SSRI manufacturers spend substantial amounts promoting their products through the use of DTCA, detailing, free samples, and other strategies. The amount and composition of promotional spending differs both across SSRIs and over time for a given drug, with changes occurring with own generic entry, reformulation entry, and new indications.
Promotional spending (both total and detailing alone) is generally lower after own generic entry than before, a finding consistent with the Dorfman Steiner theorem and other empirical literature, although the impact of generic entry has become more nuanced in the wake of regulatory changes permitting extension of marketing exclusivity. Promotional expenditures generally dropped as patent expiration approached for the drugs that lost patent protection during our study period.
The introduction of a new product formulation appears to be a common strategy for attempting to extend market exclusivity for medications facing impending generic entry. Because the Hatch-Waxman Act allows for an additional three years of market exclusivity for a new formulation, manufacturers have an incentive to shift demand for the original formulation of a brand drug that will soon lose patent protection onto a reformulation of the drug. The manufacturers of Paxil and Celexa shifted almost all promotion dollars from the original brand to the new formulation (Paxil CR and Lexapro, respectively) when the new formulation was introduced. In both cases, the reformulation was introduced long before generic entry (15 months before paroxetine’s entry in the case of Paxil CR and 27 months before citalopram’s entry in the case of Lexapro), which is consistent with the hypothesis that manufacturers attempted to shift demand for the original brand onto the new formulation in advance of generic entry. Eli Lilly released Prozac Weekly, the first SSRI reformulation to enter the market, just five months before generic entry of fluoxetine. Promotional spending for Prozac decreased somewhat gradually in the months after patent expiration rather than stopping more abruptly once the reformulated product entered or right before patent expiration. One reason could be that Eli Lilly may have expected to win a patent litigation case that would have delayed patent expiration beyond the actual expiration date of August 2001 (Angell, 2004).30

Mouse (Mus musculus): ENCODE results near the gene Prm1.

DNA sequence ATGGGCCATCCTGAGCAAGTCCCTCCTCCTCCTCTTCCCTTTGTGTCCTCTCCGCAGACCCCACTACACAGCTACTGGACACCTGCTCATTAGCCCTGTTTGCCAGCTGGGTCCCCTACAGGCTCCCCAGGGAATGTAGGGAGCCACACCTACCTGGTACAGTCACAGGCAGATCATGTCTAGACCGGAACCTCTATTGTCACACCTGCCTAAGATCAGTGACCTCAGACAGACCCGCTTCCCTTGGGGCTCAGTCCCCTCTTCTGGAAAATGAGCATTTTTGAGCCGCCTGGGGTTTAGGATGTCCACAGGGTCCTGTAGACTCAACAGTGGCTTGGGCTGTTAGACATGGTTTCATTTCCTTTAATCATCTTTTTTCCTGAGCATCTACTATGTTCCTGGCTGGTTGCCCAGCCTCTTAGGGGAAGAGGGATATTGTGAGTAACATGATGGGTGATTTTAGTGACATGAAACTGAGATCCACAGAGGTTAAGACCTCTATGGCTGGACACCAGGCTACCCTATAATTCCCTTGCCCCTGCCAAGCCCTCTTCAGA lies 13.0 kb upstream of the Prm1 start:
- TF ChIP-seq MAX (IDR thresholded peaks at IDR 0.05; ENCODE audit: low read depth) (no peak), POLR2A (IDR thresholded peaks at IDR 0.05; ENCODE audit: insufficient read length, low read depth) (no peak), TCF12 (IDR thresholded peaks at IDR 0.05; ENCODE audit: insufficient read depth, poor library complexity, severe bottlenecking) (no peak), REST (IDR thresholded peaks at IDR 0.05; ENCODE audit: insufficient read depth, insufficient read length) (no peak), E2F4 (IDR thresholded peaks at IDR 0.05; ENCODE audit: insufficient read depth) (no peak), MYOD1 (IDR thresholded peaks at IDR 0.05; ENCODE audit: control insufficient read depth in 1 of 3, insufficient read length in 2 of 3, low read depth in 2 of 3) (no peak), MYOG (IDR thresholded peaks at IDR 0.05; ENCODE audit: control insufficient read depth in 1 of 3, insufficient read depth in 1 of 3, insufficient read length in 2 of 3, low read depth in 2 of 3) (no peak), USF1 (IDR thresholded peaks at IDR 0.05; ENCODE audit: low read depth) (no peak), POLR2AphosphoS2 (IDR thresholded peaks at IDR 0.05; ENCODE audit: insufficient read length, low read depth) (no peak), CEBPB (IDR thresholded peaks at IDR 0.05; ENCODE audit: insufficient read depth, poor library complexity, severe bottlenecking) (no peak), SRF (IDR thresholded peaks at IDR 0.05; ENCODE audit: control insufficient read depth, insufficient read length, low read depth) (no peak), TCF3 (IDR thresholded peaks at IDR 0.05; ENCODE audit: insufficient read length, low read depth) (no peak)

Eli Lilly’s detailing and DTCA contracts may have been fixed in the short term and non-cancellable immediately after generic entry. Also, Prozac was the first SSRI to lose patent protection, and the past six years have likely generated considerable experimentation and learning in the marketing of antidepressants.
It is clear that the manufacturers of these products faced a trade-off between lost profits today from brand cannibalization versus increased profits tomorrow stemming from brand protection. Our empirical work can offer some insights on the optimal timing of the launch of a reformulated product, viewed from the manufacturer’s perspective (not necessarily the consumer’s). Future work should examine manufacturer strategies regarding the timing of new product formulation entry relative to the originator brand’s patent expiration, recognizing that the observed effect of generic entry on promotional spending is conditional on a particular reformulation introduction strategy pursued by manufacturers.
Receiving FDA approval to market a drug for a new clinical indication may represent another way for a brand manufacturer to extend market exclusivity for its product. The results for the SAD and GAD indications suggest that manufacturers may target a particular type of promotion for a given indication. Paxil’s manufacturer increased detailing expenditures for Paxil after receiving FDA approval to market the drug for GAD, but did not appear to change its use of DTCA for Paxil. This suggests that the primary promotional target for GAD, a condition seen often in both primary care and specialty mental health settings, may have been physicians instead of consumers. In contrast, FDA approval to market Paxil and Zoloft for SAD did not affect the manufacturers’ detailing expenditures but did result in a greater likelihood of using DTCA in a given quarter. This result suggests that the primary target for promotion of the drugs as treatments for SAD may have been consumers rather than physicians, with manufacturers perhaps hoping to convince consumers that social anxiety is a treatable clinical condition. A complementary explanation may be that Paxil was the first drug to receive an FDA indication approval for SAD. Therefore, its manufacturer needed to convince patients to ask their doctors for the medication but did not have a need to persuade doctors that its drug was the best to treat that condition.
It is important to place our findings into the context of what is known about the welfare effects of pharmaceutical promotion for antidepressant medications. Most studies that shed light on this issue focus only on DTCA. Donohue and colleagues (2004) found that DTCA for antidepressants results in increased antidepressant prescribing.31